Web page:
When we’re reading on the go, we often get interrupted by events such as the train arriving or social interactions with other people. Many interesting articles we started reading get abandoned or added to the ever growing “read later” list. Audiobooks and podcasting are the current trend in response to this problem. However, users who listen to audiobooks don’t enjoy the benefits of bookmarking pages, highlighting excerpts or leaving notes on their favorite pages. This leaves a lot to be desired from the audio experience on mobile.
1. Strategy: Competitive Analysis
After identifying some competitors and observing their activities, I highlighted some areas of improvement in the SWOT Analysis. The following are some key points to consider:
User’s digital habits:
I believe that most users start their reading journey at home and finish their book while in the train on their way back to work.
Quality & design patterns:
I believe that users are more confident using an app that looks like most popular apps rather than a brand new app with all new functionalities.
I believe that the user should have the ability to select, share, quote audio content with a swipe or a touch.
2. Interviews: qualitative understanding of behaviors and context.
User opinion is the starting point of this research. I want to focus on users process of listening, investigating behaviors and motivations in order to define their needs and pain points. The results are really interesting and aligned to the first key point stand out from the competitive analysis.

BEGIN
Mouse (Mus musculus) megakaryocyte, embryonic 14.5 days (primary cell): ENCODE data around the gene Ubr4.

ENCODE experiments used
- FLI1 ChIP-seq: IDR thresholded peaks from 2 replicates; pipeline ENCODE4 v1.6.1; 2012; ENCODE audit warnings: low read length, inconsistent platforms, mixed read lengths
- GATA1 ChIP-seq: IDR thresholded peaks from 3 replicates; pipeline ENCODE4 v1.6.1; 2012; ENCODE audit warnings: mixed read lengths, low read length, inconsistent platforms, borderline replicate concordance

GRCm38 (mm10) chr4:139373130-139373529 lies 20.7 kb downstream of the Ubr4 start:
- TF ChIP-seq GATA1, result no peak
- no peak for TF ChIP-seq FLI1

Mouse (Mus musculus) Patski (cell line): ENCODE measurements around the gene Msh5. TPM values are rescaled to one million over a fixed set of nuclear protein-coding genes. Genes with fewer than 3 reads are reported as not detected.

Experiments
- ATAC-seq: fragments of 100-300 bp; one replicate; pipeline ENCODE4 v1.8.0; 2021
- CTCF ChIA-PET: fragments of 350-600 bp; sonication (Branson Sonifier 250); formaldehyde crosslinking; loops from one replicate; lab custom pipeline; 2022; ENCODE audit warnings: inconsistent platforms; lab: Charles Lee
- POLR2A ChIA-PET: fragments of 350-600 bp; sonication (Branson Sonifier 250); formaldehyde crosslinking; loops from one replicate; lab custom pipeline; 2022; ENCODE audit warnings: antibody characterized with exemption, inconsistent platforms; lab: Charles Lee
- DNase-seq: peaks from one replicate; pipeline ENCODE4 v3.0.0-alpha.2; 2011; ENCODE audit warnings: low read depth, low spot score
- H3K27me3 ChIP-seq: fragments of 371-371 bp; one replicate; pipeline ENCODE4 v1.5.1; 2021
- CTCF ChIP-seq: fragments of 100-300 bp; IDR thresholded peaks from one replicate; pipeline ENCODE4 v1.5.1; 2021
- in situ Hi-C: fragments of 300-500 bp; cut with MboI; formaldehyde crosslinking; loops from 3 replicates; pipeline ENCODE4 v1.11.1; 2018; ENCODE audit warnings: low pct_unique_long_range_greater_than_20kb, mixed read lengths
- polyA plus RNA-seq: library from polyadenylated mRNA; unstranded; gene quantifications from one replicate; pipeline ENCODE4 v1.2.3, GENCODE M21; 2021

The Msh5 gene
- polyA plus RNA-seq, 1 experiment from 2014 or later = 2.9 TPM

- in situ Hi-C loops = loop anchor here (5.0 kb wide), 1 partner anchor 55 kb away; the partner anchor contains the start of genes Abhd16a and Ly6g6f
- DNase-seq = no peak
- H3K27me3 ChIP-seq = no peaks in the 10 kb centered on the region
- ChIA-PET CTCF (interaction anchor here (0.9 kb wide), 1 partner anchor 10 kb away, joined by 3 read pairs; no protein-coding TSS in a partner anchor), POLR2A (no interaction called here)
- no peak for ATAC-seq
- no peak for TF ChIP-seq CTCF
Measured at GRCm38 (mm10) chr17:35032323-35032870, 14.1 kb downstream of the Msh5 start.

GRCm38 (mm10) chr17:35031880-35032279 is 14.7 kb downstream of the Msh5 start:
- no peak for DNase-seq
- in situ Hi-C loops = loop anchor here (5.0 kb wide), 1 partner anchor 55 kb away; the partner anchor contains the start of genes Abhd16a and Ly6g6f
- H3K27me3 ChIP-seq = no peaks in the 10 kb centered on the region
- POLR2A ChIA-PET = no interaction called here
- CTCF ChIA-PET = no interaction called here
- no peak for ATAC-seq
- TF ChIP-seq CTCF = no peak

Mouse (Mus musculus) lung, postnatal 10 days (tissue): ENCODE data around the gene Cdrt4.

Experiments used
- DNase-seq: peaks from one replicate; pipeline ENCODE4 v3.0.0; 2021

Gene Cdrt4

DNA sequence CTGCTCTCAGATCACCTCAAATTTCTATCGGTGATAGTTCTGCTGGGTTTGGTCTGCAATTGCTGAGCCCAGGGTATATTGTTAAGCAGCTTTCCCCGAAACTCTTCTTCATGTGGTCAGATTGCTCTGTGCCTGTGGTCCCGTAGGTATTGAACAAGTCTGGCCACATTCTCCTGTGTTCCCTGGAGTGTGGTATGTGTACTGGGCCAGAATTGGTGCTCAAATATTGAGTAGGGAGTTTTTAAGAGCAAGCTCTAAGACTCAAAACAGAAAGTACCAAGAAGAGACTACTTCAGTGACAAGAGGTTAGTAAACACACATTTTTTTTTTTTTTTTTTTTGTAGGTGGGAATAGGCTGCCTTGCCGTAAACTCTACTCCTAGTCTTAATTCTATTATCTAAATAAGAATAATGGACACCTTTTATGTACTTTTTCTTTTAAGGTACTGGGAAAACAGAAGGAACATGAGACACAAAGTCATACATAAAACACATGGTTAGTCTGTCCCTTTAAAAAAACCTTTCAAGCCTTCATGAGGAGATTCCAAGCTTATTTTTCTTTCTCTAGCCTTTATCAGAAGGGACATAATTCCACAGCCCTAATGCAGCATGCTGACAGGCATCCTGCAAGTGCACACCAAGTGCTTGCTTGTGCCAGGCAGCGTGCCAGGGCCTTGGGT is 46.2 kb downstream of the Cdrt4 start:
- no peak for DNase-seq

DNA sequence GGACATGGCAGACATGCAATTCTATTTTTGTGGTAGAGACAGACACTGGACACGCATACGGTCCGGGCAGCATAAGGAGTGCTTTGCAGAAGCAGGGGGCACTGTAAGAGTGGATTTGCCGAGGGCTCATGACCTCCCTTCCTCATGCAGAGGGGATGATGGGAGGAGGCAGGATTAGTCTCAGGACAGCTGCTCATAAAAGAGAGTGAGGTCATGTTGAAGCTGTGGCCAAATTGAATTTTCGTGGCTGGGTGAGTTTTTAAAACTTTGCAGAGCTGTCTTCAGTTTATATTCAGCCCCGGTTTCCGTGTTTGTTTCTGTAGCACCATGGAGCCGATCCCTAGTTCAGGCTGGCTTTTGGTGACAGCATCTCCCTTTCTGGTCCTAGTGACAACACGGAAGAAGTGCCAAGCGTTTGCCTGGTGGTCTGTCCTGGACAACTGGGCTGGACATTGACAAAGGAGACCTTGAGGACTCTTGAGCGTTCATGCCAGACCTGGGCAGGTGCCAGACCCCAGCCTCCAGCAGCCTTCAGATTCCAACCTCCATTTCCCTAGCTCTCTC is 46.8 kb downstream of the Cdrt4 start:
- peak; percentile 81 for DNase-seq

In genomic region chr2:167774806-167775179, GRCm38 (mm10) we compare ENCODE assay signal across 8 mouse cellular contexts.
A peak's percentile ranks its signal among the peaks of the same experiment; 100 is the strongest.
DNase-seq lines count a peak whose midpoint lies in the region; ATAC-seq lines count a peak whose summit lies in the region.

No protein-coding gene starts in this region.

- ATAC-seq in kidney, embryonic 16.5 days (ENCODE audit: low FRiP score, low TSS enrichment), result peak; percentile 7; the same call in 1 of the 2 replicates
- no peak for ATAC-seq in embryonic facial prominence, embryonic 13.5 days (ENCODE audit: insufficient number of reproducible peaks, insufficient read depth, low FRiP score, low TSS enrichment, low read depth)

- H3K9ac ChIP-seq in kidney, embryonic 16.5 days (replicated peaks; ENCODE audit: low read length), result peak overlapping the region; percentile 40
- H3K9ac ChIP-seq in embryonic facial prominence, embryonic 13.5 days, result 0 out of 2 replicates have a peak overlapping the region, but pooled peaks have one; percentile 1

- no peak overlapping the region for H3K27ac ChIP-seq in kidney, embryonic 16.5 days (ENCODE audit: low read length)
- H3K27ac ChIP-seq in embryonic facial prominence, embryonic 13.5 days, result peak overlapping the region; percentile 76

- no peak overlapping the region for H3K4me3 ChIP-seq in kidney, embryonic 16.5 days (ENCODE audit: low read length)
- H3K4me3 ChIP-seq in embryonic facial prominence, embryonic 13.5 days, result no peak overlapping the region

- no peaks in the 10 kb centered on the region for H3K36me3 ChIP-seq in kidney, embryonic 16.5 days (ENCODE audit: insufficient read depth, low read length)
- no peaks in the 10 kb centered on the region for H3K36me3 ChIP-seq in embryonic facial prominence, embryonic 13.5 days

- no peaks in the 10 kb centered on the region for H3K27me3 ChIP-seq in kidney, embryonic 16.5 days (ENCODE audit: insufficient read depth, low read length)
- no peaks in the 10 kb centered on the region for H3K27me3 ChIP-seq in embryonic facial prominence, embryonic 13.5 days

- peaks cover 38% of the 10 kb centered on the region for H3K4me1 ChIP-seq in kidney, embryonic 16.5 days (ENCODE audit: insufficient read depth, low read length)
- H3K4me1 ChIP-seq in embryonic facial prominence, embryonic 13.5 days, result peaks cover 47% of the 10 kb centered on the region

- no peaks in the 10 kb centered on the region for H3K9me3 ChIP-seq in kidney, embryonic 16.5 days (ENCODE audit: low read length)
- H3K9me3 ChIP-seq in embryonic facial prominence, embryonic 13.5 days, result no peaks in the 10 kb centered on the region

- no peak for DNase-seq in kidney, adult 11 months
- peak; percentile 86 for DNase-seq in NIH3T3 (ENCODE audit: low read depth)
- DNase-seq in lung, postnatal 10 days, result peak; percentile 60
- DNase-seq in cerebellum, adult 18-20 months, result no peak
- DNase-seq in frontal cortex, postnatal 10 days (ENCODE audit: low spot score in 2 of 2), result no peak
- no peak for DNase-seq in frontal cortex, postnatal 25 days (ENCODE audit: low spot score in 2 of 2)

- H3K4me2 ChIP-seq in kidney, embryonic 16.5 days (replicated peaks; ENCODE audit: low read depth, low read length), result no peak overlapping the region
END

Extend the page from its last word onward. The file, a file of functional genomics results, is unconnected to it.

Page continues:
- Identify user’s habits and approach when they are facing general daily issues: what is working for them, what isn’t, and what could be better.
- Find sites or apps they daily use and catch pro and cons of them.
- Analyze tasks users do while they are listening to an Audiobook.
- Understand what is their favourite feature on a boo/music/podcast app.
What would they expect from a new reading experience?
Main findings and takeaways:
- Users seem to not use the audiobook app to find informations on a book unless they are focused on a specific topic.
- Users prefer not to ask people about a book unless someone they know suggests a reading.
- General searches are made using Google, but users are overwhelmed by results and loose a lot of time finding and comparing books.
- Users are ready to pay for an app where they can find readable/spoken content.
Based on the interviews/workshop I set up two personas. Those users wrap up all the needs and pain points I collected during the previous research phase.
In addition, I put them in a daily situation and l categorize these in two groups: